Individual and Family
Birth control is used to prevent pregnancy, and in some cases, treats PMS symptoms, acne, and conditions such as endometriosis. Birth control is covered under the Affordable Care Act’s minimum essential coverage and isn’t difficult to get, but you need a prescription from a doctor if you’re interested in receiving birth control.
No, you cannot get birth control pills over the counter. You must get a prescription from a doctor.
You typically can get a prescription for birth control from your primary care prescription (PCP), an OBGYN, or via mail order birth control services, such as Nurx or the Pill Club. Check and make sure with your health insurance plan if they cover mail order services.
Additionally, it’s important to keep in mind that these birth control mail order services may be considered out-of-network depending on your health insurance plan. You can always call your health insurance provider to double-check, which pharmacies and mail order services are covered.
You can buy some forms of birth control over the counter such as
These OTC medications are usually not covered by health insurance unless you can get a prescription. However, it is easy to get birth control items – such as in or out condoms – from your local Planned Parenthood at low or no cost.
Birth control pills aren’t free on their own; however, you can get birth control pills for free – or at relatively low cost – if you have ACA-compliant insurance.
According to Planned Parenthood, birth control pills can cost up to $50 without coverage but can be $0 with ACA-compliant coverage. Additionally, you will likely have to front the cost for the appointment to get a prescription for birth control – doctor’s visits can cost up to $250 – unless you have health insurance. However, you can get the pill prescribed online.
Due to a 2012 provision of the ACA, coverage for women’s and reproductive health care has been expanded, making these services included as a minimum essential benefit. Beginning on August 1, 2012, all health insurance plans were required to cover a prescription for most birth control methods.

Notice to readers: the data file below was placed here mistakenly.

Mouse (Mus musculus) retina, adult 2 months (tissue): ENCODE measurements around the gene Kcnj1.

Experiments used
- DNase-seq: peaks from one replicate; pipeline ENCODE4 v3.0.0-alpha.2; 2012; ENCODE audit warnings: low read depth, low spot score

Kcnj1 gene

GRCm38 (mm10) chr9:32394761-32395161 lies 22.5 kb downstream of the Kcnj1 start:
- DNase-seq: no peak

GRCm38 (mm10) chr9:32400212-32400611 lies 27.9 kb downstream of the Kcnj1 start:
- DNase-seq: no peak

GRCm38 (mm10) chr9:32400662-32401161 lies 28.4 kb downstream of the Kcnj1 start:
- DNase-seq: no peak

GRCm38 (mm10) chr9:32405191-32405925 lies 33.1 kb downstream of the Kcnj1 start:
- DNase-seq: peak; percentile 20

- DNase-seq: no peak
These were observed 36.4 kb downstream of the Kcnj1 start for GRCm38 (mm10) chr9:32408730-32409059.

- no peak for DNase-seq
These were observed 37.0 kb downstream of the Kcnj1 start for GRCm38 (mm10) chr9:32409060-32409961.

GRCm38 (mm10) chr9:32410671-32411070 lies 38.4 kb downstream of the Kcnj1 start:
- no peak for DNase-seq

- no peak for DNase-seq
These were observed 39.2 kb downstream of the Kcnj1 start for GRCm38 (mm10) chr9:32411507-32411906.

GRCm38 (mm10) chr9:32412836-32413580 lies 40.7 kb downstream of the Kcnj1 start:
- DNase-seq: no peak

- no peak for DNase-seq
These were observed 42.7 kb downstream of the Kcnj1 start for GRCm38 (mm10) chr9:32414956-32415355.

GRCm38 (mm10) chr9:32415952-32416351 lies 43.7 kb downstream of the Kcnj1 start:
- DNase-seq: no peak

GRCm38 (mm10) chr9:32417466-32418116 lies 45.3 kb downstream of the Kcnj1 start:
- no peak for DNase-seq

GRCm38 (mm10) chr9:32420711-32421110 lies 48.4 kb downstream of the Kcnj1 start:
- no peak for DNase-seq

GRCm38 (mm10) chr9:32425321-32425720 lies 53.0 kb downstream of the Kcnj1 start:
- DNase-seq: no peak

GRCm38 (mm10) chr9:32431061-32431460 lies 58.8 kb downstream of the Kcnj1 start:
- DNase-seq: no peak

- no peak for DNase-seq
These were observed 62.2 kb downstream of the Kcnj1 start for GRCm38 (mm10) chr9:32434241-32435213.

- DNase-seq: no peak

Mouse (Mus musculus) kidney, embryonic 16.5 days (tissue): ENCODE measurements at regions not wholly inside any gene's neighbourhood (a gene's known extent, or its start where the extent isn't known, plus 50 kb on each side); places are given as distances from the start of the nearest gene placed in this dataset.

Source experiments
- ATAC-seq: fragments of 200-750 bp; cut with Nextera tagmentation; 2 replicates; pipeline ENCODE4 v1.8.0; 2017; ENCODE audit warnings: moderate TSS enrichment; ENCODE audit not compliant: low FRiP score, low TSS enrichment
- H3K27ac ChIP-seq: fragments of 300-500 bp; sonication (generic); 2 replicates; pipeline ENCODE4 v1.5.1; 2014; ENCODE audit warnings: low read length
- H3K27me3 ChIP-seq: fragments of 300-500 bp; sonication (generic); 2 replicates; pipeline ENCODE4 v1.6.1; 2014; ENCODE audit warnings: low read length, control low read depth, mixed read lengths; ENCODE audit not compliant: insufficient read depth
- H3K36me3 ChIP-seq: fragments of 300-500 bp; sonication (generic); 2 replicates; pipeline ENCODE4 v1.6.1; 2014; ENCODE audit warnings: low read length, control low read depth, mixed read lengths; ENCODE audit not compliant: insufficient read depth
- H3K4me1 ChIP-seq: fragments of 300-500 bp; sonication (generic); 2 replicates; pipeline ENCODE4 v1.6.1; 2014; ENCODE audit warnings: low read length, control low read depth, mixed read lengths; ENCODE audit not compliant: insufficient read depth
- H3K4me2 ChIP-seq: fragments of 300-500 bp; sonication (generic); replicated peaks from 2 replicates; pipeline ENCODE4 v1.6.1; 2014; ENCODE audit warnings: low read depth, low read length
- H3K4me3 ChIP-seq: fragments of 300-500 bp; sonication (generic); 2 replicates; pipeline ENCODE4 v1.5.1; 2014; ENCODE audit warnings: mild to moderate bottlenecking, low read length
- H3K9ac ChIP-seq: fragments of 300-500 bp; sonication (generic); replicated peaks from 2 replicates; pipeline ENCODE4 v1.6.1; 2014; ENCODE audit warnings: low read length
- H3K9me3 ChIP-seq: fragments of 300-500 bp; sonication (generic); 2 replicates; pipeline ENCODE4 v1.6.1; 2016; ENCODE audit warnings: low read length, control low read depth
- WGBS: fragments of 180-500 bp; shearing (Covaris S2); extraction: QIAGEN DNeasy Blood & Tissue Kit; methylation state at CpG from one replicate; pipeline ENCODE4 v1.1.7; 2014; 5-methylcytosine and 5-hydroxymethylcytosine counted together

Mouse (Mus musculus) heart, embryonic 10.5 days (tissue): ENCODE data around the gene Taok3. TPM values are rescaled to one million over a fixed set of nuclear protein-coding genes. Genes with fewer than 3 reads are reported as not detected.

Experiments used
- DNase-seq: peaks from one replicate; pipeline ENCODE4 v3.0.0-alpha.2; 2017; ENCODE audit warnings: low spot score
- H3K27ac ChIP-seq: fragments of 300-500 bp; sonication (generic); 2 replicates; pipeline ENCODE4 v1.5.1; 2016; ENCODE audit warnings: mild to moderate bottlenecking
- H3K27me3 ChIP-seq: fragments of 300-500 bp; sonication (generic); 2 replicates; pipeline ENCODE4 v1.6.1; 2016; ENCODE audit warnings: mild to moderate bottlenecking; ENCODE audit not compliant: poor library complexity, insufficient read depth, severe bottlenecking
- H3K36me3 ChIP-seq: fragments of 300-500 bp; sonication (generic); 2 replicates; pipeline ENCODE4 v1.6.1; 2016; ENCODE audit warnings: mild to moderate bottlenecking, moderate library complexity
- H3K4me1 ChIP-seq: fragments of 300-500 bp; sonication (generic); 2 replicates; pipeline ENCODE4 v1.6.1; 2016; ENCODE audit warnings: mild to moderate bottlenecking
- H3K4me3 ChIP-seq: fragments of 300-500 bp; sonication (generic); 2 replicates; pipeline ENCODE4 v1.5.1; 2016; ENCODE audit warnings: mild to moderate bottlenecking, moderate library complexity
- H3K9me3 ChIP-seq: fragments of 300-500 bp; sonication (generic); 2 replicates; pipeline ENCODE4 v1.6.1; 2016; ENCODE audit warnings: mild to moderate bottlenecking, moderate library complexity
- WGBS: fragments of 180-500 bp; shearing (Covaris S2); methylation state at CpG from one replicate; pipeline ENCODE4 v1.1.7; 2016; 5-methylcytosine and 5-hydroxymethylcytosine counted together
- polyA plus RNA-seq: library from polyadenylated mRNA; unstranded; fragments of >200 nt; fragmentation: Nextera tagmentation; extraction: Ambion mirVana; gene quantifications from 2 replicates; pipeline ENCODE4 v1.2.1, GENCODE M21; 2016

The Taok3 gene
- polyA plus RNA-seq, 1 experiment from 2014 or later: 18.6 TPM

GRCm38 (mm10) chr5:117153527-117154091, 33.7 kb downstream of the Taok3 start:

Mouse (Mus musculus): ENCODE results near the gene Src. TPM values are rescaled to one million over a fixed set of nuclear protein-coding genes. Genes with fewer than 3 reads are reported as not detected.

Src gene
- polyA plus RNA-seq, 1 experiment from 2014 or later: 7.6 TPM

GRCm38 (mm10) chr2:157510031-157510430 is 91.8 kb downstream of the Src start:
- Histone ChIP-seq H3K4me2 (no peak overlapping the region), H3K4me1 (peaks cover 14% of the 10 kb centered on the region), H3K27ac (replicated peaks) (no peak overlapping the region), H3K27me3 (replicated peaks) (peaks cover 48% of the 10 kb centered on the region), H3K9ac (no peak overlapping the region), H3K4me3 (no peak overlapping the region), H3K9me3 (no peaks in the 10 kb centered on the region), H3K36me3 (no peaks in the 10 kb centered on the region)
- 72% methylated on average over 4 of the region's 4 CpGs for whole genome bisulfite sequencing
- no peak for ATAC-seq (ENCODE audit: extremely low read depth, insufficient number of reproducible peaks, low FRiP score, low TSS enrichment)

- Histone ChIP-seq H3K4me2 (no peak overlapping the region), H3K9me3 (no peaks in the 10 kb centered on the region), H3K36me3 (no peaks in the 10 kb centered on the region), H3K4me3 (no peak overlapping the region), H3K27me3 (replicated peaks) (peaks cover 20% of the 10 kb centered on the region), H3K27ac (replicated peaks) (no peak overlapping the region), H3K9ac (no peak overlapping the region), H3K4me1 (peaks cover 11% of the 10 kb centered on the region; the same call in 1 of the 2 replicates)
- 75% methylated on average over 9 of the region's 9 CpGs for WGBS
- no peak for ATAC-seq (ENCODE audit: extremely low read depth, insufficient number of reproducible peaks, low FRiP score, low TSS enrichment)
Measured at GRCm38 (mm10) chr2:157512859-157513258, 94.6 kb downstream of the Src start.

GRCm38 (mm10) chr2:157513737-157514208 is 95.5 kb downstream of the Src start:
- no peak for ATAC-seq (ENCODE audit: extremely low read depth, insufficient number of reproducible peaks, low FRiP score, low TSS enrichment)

Plans that are sold through the health insurance marketplace must cover at least one option for each FDA-approved birth control methods for women without copays or deductibles.
The FDA-approved methods include
Additionally, the ACA covers other female-centered health benefits, apart from birth control. Some benefits include:
One option you have to get free – or extremely low-cost – birth control is to get ACA-complaint health insurance coverage. Of course, almost nothing is truly “free”—you only benefit from full coverage of birth control options if you are paying monthly premiums for a compliant health insurance plan.
To make sure your birth control expenses are completely covered, you can enroll in an ACA-compliant health insurance plan during the annual open enrollment period. The annual open enrollment period runs from November 1st through December 15th in most states every year for coverage starting the following year. Make sure to check your state though, because many states have extended open enrollment periods. Additionally, you can check if you qualify for a special enrollment period, which can happen at any time of the year, as long as you have a qualifying life event to justify it.
If you are not covered, and it is not near the open enrollment period, you can get some coverage through short term health insurance plans. Not all short term plans provide coverage for prescription medications, such as birth control, but some do. While short term coverage is a great way to find some coverage when it’s outside of open enrollment, it’s important to keep in mind that you can be denied short term health insurance coverage based on preexisting conditions.
If you make below 133% of the federal poverty line (FPL) and are looking to get birth control – and other healthcare expenses covered – you may qualify for Medicaid or other government assistance.